applying to employers, but Title VII only
prohibits national origin—not citizenship—discrimination.
“National origin” means coming from
a particular place or having particular
ancestors, or having a particular accent
or physical or cultural characteristic. It is
not the same thing as citizenship; the U.S.
Supreme Court said so in 1973 in
Espinoza v. Farah Mfg. Co. Inc.
Espinoza involved a permanent resident alien from Mexico who was denied
employment pursuant to the employer’s policy of hiring only U.S. citizens.
She sued, but because citizenship is not
expressly mentioned in the text of Title
VII as a characteristic protected by the
statute, the Supreme Court held that a
refusal to hire non-U.S. citizens was not
prohibited by Title VII.
Although not the actual ruling of the
case, the Espinoza court recognized that if
one could prove that a citizenship require-
ment had the “purpose or effect” of dis-
criminating against an individual on the
basis of national origin, the citizenship
requirement could be deemed tantamount
to national origin discrimination. The
“[A] citizenship requirement might
be but one part of a wider scheme of
unlawful national origin discrimina-
tion…[A]n employer might use a
citizenship test as a pretext to disguise
what is in fact national origin discrimi-
nation. Certainly Title VII prohibits
discrimination on the basis of citizen-
ship whenever it has the purpose or
effect of discriminating on the basis
of national origin. The Act proscribes
not only overt discrimination but also
practices that are fair in form, but dis-
criminatory in operation.”
Although the court went on to find no
evidence in the case before proving that
the citizen-only policy had the purpose or
effect of discriminating against persons of
Mexican national origin, which meant that
Espinoza lost her case, the quote above
opened the door for future lawsuits under
Because citizen-only requirements can be
deemed tantamount to national origin discrimination, staffing professionals should be
cautious about implementing citizen-only
rules. This advice is particularly important given that a second federal law—the
Immigration Reform and Control Act of
1986—expressly prohibits citizenship discrimination in employment.
Accounting for IRCA
IRCA established in 1986 a national
system designed to control employment of
unauthorized and undocumented workers.
The statute requires newly hired employees to present certain documents to their
employer to establish their identity and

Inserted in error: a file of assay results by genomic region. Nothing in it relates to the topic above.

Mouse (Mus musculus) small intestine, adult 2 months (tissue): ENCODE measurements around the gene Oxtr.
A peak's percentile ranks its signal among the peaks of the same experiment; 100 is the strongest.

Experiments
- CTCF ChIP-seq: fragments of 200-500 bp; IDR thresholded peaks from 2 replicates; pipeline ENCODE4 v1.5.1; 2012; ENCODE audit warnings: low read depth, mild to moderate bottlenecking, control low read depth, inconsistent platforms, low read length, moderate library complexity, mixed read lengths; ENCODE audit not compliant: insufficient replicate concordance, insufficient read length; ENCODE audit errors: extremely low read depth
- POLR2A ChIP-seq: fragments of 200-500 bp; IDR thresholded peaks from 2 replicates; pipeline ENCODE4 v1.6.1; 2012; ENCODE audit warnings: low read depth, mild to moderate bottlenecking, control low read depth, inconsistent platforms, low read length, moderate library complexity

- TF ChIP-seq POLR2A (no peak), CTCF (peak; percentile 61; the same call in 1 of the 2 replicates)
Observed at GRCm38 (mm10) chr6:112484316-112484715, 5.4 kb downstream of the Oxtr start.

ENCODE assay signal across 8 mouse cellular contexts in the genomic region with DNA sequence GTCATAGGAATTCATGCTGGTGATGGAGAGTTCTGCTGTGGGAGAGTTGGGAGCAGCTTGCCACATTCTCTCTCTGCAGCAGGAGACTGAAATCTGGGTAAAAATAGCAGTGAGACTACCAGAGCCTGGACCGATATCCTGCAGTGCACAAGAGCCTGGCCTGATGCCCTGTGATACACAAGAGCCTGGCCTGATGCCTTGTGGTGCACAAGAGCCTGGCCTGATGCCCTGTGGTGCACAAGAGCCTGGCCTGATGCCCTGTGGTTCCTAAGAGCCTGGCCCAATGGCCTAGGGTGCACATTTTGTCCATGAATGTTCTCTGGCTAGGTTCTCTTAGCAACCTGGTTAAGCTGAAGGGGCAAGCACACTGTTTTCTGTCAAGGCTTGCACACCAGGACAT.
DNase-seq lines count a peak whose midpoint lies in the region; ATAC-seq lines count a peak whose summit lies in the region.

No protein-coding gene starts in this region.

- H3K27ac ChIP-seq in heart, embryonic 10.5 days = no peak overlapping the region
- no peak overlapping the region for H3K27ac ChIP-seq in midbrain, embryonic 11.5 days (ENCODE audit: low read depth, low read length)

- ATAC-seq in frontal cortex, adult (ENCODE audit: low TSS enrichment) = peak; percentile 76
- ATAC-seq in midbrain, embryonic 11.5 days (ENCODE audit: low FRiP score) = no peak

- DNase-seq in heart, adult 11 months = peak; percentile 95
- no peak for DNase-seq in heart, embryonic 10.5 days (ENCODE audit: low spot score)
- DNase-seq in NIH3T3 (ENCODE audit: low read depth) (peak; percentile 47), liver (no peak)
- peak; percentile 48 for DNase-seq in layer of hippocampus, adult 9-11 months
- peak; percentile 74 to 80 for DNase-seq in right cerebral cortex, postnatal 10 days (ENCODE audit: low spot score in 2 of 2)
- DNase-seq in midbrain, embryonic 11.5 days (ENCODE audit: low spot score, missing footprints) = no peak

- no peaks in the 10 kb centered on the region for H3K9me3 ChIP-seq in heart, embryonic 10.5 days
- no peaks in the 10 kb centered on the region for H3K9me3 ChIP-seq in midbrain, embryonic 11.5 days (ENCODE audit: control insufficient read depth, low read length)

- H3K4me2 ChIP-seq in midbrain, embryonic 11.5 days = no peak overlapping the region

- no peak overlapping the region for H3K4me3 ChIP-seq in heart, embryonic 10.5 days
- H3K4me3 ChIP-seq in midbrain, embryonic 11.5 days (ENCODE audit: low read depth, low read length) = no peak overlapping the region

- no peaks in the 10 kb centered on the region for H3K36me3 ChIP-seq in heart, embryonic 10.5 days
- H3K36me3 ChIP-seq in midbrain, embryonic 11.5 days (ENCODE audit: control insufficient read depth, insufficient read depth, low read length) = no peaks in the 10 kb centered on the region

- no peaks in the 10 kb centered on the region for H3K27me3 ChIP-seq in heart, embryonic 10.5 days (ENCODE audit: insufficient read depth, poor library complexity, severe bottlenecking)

their ability to work lawfully.
Recognizing that IRCA’s requirements
could have the unintended effect of
causing employers to simply decline to hire
“foreign” applicants, Congress included in
IRCA a prohibition against citizenship
and national origin discrimination. IRCA’s
protections apply to everyone lawfully
able to work in the U.S., except for those
working under H-1B visas and some other
work authorizations. Thus, today, a policy
like that in Espinoza would likely violate
IRCA’s antidiscrimination provisions.
Analyzing the Exceptions
There are “national security” exceptions
to Title VII and IRCA. (IRCA states that
discrimination permitted under Title VII’s
national security exception also is permis-
sible under IRCA.) Section 703(g) of Title
VII shields an employer from claims of dis-
crimination if: ( 1) a U.S. citizenship require-
ment is embedded in the duties of the job
or in a site access program at which a job is
to be performed; and ( 2) it is imposed “in
the interest of national security,” ( 3) under “a
security program,” ( 4) with origins in a U.S.
statute or a presidential executive order.
This four-pronged test can seem con-
fusing, but an example of how it works is
illustrated by the Fifth Circuit Court of
Appeals’ 2013 decision in Toy v. Holder.
Toy involved access to a U.S. Federal
Bureau of Investigations building by a
contract worker employed by a staffing
company. After the FBI revoked Toy’s
access to the building, because it con-
cluded that she had engaged in security
breaches, the staffing company terminated
her employment. She sued the FBI, claim-
ing sex discrimination under Title VII.
The Fifth Circuit framed the issue like
this: Was access to the FBI’s premises,
where the job was to be performed (prong
1), part of a requirement imposed in the
interest of national security (prong 2),
under a security program (prong 3), in
effect pursuant to or administered under a
presidential executive order (prong 4)?
The Toy court found that “security
program” was to be interpreted broadly
to mean any federal regulations or an
executive order relating to natural security.
The Toy court found that the FBI access
program was grounded in Executive Order
12829, which had been established to
regulate nongovernment workers’ access to
government buildings. Because the FBI’s
decision to revoke Toy’s access was made
under this executive order, which was
designed for security reasons, the court
found the national-security exception
applicable. Consequently, judicial review
of Toy’s decision was barred.
Requiring Security Clearances
There are at least two post-Toy sce-
narios where screening applicants on the
When placing candidates with clients, citizenship requirements are
sometimes permissible, sometimes unlawful, and always complicated.
Before saying “yes” to a client, consult with your legal department.